Archive for the ‘LGBTQ’ Category

‘Father Jake Stops the World’ Stops

July 3, 2008

As the FUM Triennial approaches I have been somewhat aware, through the pressure of my editing deadlines, of the continuing struggle in the Anglican Church. I also saw the news (but didn’t study it) that the assembly of the Presbyterian Church U.S.A. has voted to ordain non-celibate gay and lesbian clergy and will now go through a year-long process of having its individual congregations ratify the decision–or not.

Thinking to catch up on some of this news before I leave for the Triennial on July 8, I checked into ‘Father Jake’ after a long hiatus and found, in a post dated July 2, that Jake is closing down his blog. I’m sad about that, but Jake sounds clear and rightly led in his decision.

I encourage you to explore the site before Jake takes it down. There are many, many links on it to interesting and informative sites. And there are some thought-provoking essays.

These are the words from Father Jake that I want to take away with me:

Am I abandoning the struggle? Some might see it that way. But, as I’ve said before, even though there are most likely many more difficult years ahead of us, I am no longer as concerned about the end result as I once was. In the long run, there is simply no way that the extremist perspective will become the dominant one within Anglicanism or Christianity. Their exclusive view, which insists on separating humanity into groups of “us” and “them,” simply cannot survive in a world in which we are all becoming more and more connected each day. A global perspective will not tolerate their kind of elitist mentality. Nor will such a perspective tolerate the same kind of rhetoric here. So, I think it is time for me to do the responsible thing.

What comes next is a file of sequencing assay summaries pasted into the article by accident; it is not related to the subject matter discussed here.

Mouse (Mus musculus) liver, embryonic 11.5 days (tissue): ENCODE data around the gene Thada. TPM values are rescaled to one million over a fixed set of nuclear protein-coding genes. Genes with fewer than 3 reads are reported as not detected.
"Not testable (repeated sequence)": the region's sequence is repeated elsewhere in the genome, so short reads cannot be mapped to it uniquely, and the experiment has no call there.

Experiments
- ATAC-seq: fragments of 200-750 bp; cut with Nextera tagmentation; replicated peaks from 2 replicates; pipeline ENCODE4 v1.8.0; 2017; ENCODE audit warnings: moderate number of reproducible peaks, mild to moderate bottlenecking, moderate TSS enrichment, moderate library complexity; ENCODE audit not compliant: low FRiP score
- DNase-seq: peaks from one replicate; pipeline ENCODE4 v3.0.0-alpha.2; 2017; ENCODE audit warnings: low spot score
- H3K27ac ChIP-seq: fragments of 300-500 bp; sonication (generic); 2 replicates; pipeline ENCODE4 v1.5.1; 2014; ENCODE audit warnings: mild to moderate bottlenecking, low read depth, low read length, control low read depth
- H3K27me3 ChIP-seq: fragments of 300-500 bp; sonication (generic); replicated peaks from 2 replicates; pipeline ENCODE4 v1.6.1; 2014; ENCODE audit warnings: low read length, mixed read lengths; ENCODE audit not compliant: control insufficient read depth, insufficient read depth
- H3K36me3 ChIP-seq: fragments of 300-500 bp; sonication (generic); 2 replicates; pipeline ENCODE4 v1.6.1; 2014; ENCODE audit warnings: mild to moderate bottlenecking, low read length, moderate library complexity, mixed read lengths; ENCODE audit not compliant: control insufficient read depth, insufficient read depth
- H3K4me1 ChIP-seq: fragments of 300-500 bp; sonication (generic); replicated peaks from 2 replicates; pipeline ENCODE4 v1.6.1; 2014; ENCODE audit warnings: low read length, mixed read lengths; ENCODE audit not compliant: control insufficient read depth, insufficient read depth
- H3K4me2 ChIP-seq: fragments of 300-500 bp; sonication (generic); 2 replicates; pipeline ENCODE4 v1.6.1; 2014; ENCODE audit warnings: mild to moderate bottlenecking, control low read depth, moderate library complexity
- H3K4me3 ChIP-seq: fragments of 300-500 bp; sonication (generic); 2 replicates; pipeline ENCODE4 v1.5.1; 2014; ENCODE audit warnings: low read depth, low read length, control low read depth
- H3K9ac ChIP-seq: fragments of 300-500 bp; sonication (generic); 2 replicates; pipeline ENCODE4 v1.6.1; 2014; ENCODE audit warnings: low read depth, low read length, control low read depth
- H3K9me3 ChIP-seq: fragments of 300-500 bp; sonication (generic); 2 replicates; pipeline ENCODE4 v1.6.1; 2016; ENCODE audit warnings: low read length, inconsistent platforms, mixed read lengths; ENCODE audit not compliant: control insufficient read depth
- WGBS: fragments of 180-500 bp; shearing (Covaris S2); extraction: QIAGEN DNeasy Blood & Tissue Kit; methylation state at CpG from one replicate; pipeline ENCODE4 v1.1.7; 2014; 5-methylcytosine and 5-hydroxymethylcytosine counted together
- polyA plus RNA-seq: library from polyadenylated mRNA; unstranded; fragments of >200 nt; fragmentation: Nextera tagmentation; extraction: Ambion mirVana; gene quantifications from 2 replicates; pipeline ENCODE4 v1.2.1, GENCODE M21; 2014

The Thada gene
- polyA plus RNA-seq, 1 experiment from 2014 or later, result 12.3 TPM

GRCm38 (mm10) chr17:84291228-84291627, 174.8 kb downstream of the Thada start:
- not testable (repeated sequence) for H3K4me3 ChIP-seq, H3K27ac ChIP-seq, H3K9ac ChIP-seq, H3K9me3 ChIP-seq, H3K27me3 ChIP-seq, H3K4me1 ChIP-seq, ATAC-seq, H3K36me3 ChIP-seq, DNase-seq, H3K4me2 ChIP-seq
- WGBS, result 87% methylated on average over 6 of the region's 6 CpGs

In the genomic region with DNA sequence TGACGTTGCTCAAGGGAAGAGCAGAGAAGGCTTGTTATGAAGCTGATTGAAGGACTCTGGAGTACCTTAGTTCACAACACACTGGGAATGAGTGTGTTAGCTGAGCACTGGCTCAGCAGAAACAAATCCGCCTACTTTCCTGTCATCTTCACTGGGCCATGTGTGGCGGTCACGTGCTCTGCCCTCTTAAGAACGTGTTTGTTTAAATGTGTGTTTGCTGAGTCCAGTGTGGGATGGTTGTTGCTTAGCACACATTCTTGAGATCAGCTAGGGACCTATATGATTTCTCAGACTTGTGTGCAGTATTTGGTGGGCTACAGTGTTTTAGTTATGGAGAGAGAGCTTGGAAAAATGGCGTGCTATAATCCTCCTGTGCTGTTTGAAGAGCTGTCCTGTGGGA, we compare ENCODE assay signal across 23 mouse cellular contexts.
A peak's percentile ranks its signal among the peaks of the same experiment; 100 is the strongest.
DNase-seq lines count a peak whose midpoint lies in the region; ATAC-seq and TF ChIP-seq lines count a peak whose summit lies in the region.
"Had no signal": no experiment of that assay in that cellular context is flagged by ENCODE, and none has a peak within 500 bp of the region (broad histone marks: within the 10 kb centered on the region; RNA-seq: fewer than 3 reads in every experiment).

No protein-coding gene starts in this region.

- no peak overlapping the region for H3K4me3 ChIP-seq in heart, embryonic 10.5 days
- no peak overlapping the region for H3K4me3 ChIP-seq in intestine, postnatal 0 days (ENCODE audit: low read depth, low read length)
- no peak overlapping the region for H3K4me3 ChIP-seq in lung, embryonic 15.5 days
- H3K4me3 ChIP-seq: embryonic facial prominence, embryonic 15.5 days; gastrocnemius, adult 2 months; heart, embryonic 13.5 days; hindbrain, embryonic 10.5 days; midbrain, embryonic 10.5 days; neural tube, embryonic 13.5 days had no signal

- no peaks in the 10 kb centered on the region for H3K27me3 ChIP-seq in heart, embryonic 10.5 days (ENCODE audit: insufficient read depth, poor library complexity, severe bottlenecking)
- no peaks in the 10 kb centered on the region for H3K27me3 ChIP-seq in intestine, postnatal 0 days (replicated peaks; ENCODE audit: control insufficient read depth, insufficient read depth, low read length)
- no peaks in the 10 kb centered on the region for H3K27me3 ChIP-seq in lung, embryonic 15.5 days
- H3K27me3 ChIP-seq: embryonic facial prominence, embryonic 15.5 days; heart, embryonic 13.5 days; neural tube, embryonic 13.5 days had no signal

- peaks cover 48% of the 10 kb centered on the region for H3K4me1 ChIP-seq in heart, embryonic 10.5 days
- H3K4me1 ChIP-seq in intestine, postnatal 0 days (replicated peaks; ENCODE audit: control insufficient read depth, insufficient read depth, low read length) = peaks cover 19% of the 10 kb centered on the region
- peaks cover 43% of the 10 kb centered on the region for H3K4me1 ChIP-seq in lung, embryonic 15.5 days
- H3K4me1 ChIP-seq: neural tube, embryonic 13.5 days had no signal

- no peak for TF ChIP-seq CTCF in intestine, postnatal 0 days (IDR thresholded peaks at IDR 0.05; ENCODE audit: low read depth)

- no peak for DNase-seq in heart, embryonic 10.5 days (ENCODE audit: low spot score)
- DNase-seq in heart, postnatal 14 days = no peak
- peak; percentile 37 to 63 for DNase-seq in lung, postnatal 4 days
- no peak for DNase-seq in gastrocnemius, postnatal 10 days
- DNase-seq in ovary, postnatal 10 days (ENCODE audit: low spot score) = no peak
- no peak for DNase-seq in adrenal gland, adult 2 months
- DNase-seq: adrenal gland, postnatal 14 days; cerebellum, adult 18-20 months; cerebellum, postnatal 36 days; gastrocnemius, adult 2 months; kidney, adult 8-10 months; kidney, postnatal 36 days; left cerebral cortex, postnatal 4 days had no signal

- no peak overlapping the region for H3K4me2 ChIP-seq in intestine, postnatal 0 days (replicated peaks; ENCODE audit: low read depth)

Yes, we must continue to speak out against those who will use the name of God to oppress and imprison the innocent. But, it seems to me, that cannot be our sole focus.

The Pews Forum survey still has me reflecting. 92% of Americans believe in God. That is astounding! We’ve got some great conversations just waiting to happen beyond the walls of the Church. For me, at least, I think it is time to end this focus on internal squabbles, and begin to look outward.

As I prepare to leave the FUM board on July 13 after representing New York Yearly Meeting for six years, I am wondering what looking outward will mean. I know that I am burned out. And I know that I am to take a sabbatical from New York Yearly Meeting.

Great conversations waiting to happen beyond the Church walls . . . .



What Quakers Would You Most Like to Be Rid Of?

October 25, 2007

Over on “Father Jake Stops the World,” I found this quote from the presiding bishop of the Episcopal Church USA, Katharine Jefferts Schori:

One of my predecessors was fond of saying, “in this church there will be no outcasts.” I concur, and I challenge each one of us to consider who it is we would most like to be rid of. That person, my friends, is the image of Christ in our midst. There will be no outcasts in this church, whether because of sexual orientation or theological perspective. God has given us to each other, to love and to learn from each other. May God bless each and every part of this body.